The first thing young parents need to do to tackle their finances is to create a budget.
Young families want to start out on the right foot, and for many that means addressing finances and developing a plan so their finances help instead of hinder them in the years to come. Addressing finances often means tackling debts and eradicating or significantly reducing debt is essential for young families.
But being beholden to debt isn't the only mistake young families make. The following are a few common mistakes that young families focused on their future should avoid.
• Getting by without a budget. It's possible to live without a budget, but that doesn't mean it's prudent. Living without a budget makes it hard to corral spending or to know just how much you're spending each month.
When sitting down to establish a monthly budget, the task can seem daunting, especially if you have never before lived on a budget. The first step toward establishing a budget is to determine the monthly costs of necessities (i.e., mortgage payments, car payments, groceries, etc.) and then make a list of those things you spend money on each month that aren't entirely necessary (i.e., cable television bills, dining out, and so on). This can help you trim some of those extra costs that can make it difficult to save for your future. The first couple of months living on a budget might be rocky, and you might need to make a few adjustments along the way. But establishing a budget will make it much easier for you to meet your long-term financial goals.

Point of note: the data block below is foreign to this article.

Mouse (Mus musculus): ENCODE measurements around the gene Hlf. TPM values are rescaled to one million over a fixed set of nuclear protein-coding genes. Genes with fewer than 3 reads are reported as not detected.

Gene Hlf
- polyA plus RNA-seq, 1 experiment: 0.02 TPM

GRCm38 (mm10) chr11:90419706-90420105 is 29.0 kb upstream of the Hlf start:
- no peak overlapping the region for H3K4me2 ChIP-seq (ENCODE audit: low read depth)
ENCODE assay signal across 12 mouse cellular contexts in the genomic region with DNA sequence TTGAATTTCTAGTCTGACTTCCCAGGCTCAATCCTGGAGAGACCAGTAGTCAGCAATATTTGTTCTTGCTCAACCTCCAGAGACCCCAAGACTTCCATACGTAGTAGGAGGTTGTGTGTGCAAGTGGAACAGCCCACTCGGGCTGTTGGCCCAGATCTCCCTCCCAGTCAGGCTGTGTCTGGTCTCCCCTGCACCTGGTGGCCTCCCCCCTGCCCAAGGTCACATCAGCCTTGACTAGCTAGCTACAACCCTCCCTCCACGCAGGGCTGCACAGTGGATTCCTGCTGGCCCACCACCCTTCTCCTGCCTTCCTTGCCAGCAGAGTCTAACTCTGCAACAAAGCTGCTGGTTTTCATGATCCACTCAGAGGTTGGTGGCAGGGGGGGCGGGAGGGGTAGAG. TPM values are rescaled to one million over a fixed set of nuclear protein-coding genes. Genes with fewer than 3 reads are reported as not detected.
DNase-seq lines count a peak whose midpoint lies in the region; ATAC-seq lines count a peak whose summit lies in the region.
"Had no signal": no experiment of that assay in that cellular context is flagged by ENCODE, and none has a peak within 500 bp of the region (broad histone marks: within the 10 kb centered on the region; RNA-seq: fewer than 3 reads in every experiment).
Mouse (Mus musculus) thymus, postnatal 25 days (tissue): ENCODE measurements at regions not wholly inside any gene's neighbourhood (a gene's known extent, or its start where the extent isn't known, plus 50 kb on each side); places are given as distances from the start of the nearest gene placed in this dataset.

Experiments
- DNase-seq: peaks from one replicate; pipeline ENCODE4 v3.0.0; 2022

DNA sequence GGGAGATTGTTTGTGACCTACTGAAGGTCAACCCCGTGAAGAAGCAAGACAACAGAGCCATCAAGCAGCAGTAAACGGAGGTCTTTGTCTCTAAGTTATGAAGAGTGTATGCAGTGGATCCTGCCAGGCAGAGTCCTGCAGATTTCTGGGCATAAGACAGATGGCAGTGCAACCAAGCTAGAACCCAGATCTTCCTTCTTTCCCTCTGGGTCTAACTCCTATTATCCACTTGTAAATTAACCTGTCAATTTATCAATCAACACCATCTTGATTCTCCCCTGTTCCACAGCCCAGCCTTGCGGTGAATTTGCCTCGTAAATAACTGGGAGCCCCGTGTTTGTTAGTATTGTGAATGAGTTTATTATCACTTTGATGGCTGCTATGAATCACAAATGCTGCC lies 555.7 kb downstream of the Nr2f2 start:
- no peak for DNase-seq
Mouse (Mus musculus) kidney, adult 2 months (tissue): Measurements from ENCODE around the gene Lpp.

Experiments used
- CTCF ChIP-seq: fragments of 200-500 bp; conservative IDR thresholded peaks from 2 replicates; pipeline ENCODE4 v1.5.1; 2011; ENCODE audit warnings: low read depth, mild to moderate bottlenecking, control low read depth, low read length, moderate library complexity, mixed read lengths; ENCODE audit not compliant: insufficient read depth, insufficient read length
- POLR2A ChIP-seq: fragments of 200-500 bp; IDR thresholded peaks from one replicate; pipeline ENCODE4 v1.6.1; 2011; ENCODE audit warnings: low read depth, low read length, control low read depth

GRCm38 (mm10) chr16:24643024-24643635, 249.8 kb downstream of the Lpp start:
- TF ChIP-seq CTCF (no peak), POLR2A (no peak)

• Failing to save money. Some young families feel their savings account is their home, the value of which they expect to appreciate considerably by the time they're finished paying off their mortgage. Unfortunately, the housing market of the last several years suggests that homes might not be as great an investment as they once were. In fact, many homeowners are currently underwater with their mortgages, meaning they have more debt on the property than the property is worth.